3. Pallbearer, Heartless
Pallbearer have always shown promise of being one the best doom-metal bands around. But with their self-titled third album, they’ve transcended the genre and gelled into one of today’s most exciting rock bands. The songs are slightly shorter (although still around eight minutes) but have somehow intensified their scope in a more epic way. With this LP, Brett Campbell has made his case for being one of the best singers in heavy music. His lines never reach the outrageous heights of some of his peers in metal but bring enough power to stop you in your tracks. The same goes for this record’s instrumentation. The songs never feel like they have too many parts or get played out to the point of metal parody. It’s just a front-to-back banger that finally cemented Pallbearer as one of the best around.
4. Björk, Utopia
There aren’t many artists who you could say are peerless in popular music. Björk is definitely one of those artists. Every time she releases a new album, fans wait with anticipation to see where she if she will be able to clear the bar she set for herself on the one before. Utopia is such a statement as a complete work as she tries to understand and find happiness in her life after exploring decimating heartbreak on her last release, Vulnicura. It’s amazing to hear her reach the same breathtaking heights as a visionary artist this far into her career. Bow down and give respect.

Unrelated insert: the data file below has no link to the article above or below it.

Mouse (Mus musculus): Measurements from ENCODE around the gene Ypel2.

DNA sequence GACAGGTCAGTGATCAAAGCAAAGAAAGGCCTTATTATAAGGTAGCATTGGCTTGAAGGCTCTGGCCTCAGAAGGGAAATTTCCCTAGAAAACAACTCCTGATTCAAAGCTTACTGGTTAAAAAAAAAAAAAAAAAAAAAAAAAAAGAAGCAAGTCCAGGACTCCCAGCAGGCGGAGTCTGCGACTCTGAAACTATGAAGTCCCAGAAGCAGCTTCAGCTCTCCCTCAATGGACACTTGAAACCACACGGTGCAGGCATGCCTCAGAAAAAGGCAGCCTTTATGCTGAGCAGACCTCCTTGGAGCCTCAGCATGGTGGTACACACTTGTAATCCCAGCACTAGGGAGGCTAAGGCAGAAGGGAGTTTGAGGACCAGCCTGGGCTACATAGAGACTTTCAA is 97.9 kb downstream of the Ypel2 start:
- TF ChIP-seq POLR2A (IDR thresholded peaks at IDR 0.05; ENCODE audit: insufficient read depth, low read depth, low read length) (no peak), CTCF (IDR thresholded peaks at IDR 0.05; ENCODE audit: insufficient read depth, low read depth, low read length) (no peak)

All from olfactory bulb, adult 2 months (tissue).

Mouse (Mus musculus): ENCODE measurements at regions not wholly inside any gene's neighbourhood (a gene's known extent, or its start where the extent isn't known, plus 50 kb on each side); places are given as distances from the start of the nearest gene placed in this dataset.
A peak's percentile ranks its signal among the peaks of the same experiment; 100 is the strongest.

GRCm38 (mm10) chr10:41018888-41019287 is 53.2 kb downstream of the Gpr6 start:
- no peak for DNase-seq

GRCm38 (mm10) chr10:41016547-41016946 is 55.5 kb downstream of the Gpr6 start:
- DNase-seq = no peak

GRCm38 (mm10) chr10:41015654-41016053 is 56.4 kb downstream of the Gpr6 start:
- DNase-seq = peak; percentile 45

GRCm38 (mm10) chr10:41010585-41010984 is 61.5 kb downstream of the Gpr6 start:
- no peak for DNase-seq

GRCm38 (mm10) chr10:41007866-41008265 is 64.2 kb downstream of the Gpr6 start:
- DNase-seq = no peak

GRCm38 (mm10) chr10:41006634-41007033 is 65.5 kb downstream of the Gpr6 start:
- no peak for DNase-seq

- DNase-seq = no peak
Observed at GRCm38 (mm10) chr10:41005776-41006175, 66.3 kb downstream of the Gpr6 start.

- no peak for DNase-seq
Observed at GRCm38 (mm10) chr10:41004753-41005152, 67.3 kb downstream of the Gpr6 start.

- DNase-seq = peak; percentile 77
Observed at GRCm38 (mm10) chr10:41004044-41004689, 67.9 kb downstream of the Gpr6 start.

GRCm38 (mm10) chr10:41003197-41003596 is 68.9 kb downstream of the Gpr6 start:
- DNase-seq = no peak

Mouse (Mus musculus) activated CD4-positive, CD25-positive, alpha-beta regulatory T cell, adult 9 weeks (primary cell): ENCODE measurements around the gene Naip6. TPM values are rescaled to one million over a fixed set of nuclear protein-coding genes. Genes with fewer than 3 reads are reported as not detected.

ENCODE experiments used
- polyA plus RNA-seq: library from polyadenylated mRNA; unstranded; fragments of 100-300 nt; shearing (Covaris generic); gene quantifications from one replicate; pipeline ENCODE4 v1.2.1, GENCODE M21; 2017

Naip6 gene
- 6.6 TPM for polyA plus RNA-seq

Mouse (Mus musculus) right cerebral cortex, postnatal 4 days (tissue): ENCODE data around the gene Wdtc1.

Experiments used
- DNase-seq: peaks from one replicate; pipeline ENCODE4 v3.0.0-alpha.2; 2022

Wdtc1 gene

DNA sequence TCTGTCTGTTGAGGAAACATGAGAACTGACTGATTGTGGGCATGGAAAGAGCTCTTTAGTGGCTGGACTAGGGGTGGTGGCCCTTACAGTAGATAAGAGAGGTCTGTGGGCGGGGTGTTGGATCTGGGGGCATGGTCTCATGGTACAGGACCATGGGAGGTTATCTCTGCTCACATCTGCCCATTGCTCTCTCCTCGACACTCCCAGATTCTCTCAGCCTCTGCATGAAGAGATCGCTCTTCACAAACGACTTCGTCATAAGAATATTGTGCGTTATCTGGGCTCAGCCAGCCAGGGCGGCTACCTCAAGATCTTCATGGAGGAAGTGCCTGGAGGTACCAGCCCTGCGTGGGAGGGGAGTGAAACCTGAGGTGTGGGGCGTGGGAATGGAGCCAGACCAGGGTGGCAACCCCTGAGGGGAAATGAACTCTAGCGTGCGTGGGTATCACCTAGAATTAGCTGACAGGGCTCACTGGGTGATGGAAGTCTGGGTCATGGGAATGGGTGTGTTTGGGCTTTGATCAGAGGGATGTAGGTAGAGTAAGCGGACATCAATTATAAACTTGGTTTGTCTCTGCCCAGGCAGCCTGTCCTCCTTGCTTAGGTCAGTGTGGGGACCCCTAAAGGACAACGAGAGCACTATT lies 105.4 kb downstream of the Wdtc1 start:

5. Robyn Hitchcock, Robyn Hitchcock
Robyn Hitchcock delivered the back-to-basics Soft Boys–style album that many of his fans had been longing for for years. Teaming up with producer (and ex-Raconteur) Brendan Benson, Hitchcock turned up the amps and delivered 10 near-flawless rock songs that reminded us why he is one of the most inventive songwriters around. His wit as a lyricist is still ever-present, but hearing him deliver guitar parts reminiscent of Underwater Moonlight on songs like “I Want to Tell You What I Want” and “Mad Shelley’s Letterbox” was one of the most welcome surprises of 2017 for me.